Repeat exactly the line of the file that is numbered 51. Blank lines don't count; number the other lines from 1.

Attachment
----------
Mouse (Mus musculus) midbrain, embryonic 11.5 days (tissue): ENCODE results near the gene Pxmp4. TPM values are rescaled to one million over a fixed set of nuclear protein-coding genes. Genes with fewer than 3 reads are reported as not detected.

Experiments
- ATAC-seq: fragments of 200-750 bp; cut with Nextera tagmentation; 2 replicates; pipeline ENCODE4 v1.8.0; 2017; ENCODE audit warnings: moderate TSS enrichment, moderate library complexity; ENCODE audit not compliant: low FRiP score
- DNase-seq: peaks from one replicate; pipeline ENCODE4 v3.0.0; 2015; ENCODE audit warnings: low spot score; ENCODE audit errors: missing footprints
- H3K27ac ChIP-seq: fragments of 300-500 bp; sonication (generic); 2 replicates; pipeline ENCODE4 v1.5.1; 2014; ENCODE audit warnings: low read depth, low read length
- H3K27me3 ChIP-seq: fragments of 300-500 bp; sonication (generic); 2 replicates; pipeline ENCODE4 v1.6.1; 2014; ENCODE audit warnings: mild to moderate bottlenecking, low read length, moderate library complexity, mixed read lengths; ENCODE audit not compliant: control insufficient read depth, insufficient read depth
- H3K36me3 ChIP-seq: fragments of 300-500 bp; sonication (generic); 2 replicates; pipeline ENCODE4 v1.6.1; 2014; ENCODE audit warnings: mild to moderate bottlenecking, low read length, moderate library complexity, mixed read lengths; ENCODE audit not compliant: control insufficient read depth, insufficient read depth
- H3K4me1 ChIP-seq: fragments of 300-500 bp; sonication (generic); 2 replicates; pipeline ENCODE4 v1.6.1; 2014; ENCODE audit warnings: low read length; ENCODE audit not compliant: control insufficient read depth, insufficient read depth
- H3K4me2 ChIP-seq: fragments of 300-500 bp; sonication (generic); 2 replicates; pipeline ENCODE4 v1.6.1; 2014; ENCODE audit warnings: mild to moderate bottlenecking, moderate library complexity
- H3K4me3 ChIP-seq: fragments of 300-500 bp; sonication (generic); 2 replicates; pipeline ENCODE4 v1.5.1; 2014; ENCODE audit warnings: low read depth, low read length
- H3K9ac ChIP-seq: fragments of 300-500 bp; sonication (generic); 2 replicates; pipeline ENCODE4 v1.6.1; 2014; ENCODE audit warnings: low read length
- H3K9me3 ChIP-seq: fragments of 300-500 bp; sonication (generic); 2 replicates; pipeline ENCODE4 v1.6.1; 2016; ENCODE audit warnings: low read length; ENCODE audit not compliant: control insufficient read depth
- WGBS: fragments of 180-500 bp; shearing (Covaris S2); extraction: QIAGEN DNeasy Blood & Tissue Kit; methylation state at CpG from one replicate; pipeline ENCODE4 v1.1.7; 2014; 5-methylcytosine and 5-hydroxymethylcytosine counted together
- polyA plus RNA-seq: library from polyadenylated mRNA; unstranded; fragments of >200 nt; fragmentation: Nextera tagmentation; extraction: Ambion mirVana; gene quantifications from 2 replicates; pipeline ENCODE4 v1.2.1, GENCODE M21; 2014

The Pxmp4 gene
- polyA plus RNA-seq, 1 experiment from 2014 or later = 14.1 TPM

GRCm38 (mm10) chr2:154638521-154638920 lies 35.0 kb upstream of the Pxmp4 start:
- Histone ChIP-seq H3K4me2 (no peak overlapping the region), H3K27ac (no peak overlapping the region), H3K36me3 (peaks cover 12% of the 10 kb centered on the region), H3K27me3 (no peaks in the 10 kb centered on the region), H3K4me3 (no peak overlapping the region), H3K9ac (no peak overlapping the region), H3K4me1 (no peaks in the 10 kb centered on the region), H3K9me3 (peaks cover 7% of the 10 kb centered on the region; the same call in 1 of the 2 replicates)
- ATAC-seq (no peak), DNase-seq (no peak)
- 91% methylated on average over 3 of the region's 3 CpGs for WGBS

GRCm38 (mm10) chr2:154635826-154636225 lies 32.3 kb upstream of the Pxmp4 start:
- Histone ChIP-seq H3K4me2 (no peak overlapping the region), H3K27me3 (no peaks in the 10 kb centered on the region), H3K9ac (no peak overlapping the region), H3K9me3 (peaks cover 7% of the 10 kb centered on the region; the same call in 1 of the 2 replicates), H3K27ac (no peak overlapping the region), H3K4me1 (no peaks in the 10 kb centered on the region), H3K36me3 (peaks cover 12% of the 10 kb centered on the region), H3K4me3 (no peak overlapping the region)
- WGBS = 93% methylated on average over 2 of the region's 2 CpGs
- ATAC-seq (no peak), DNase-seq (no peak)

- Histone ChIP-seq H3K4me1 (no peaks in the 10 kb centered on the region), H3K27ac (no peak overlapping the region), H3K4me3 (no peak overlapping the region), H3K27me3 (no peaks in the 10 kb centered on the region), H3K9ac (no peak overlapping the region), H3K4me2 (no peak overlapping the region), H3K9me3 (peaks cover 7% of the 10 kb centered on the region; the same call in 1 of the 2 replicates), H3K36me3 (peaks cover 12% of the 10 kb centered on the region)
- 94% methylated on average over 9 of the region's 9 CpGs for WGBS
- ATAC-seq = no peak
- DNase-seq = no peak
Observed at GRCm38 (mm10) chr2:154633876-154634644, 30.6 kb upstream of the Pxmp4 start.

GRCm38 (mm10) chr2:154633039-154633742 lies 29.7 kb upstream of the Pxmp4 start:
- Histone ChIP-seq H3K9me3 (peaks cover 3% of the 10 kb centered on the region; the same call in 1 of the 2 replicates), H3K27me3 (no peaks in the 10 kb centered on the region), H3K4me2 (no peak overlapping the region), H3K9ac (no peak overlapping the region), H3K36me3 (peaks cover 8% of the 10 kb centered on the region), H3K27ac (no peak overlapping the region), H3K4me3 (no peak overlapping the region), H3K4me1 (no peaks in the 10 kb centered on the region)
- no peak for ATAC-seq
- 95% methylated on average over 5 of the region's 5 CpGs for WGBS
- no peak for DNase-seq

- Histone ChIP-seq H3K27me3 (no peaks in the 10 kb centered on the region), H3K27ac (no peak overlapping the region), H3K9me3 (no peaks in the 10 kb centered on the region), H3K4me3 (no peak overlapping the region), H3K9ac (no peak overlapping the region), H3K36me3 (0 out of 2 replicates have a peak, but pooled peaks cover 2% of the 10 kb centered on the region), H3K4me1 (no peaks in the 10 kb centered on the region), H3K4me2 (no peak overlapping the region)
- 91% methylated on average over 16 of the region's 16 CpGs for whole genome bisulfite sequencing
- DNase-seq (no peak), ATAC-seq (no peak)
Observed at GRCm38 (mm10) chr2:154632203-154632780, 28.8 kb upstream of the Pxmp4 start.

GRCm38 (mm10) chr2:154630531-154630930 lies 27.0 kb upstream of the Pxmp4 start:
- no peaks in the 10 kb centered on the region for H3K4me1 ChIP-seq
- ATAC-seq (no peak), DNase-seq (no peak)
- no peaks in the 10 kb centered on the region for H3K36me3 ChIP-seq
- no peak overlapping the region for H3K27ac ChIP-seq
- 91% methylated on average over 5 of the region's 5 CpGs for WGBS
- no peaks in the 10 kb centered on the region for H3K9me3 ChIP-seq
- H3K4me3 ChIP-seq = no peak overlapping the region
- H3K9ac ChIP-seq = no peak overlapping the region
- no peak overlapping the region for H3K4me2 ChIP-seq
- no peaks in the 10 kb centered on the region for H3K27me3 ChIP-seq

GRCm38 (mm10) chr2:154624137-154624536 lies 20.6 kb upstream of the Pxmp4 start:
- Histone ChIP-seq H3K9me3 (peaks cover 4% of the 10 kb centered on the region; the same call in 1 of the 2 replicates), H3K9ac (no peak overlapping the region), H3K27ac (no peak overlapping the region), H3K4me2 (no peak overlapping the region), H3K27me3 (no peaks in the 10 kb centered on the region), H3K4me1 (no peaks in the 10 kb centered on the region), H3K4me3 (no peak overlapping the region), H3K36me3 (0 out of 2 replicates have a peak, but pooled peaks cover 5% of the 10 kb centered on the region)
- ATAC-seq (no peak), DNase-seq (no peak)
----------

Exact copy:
- Histone ChIP-seq H3K9me3 (peaks cover 4% of the 10 kb centered on the region; the same call in 1 of the 2 replicates), H3K9ac (no peak overlapping the region), H3K27ac (no peak overlapping the region), H3K4me2 (no peak overlapping the region), H3K27me3 (no peaks in the 10 kb centered on the region), H3K4me1 (no peaks in the 10 kb centered on the region), H3K4me3 (no peak overlapping the region), H3K36me3 (0 out of 2 replicates have a peak, but pooled peaks cover 5% of the 10 kb centered on the region)